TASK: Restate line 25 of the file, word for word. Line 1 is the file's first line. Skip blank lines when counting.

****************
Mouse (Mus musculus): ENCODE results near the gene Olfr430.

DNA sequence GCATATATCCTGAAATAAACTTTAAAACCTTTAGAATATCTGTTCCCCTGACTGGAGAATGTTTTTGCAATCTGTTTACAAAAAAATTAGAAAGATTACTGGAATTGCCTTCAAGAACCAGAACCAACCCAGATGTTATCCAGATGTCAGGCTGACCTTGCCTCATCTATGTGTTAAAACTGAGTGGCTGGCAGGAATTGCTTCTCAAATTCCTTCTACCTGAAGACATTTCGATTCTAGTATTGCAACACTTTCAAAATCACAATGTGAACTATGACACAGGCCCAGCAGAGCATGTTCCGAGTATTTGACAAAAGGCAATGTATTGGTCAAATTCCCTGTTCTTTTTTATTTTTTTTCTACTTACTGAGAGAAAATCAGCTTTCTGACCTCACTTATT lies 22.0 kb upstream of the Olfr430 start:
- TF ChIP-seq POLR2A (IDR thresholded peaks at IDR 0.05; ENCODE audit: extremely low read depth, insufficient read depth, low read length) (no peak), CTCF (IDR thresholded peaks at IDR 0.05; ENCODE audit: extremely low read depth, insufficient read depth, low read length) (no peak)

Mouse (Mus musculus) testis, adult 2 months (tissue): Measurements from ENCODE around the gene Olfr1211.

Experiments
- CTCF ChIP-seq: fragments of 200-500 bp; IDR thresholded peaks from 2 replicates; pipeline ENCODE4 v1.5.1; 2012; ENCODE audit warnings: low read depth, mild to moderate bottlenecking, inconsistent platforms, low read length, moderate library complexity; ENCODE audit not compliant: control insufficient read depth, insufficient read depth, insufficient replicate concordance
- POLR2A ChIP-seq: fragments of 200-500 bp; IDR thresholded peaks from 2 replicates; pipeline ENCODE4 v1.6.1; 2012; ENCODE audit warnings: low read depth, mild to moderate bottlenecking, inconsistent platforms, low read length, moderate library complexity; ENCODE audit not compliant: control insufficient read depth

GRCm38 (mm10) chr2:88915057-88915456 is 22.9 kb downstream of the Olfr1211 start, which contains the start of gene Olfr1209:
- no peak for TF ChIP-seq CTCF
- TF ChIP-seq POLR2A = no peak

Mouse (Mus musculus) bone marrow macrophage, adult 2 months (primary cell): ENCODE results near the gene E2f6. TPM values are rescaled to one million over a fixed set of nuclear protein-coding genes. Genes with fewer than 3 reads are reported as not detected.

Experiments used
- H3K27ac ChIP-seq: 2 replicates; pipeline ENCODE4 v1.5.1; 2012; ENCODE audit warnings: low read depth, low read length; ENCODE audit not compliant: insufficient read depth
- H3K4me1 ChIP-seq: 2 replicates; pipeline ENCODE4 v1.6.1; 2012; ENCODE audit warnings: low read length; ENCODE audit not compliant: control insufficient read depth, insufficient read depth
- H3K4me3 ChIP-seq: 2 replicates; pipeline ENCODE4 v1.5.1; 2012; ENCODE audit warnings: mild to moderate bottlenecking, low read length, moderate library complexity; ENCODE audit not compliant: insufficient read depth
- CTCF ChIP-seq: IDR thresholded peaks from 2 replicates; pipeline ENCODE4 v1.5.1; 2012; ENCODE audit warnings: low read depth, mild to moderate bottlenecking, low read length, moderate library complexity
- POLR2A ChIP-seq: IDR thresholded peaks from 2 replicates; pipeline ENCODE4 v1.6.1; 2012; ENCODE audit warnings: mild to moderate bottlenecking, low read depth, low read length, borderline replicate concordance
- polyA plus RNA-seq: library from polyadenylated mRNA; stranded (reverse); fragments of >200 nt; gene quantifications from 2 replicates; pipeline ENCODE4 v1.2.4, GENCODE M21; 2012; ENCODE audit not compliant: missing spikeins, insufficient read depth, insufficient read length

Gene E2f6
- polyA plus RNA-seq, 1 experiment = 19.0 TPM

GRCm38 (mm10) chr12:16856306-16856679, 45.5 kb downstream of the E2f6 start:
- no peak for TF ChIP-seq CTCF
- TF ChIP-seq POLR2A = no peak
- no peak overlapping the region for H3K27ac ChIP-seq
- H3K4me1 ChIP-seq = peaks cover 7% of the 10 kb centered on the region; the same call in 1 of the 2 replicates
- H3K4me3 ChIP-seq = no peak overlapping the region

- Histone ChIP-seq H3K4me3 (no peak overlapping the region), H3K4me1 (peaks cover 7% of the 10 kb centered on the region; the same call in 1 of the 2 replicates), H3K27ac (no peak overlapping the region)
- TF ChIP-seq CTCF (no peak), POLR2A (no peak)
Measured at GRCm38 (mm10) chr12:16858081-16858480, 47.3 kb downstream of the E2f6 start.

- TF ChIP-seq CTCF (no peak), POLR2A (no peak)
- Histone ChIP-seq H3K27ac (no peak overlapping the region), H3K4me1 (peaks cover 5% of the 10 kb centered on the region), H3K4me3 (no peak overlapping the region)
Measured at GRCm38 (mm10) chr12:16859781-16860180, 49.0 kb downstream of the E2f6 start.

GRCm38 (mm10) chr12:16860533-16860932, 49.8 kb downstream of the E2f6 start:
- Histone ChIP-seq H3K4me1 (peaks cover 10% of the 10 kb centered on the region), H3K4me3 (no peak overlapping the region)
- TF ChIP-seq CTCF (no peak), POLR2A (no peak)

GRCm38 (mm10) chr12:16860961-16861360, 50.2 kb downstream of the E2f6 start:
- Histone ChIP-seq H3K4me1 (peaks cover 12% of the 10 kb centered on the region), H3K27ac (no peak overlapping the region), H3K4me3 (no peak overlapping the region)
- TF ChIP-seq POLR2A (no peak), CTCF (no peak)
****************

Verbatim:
- H3K4me1 ChIP-seq = peaks cover 7% of the 10 kb centered on the region; the same call in 1 of the 2 replicates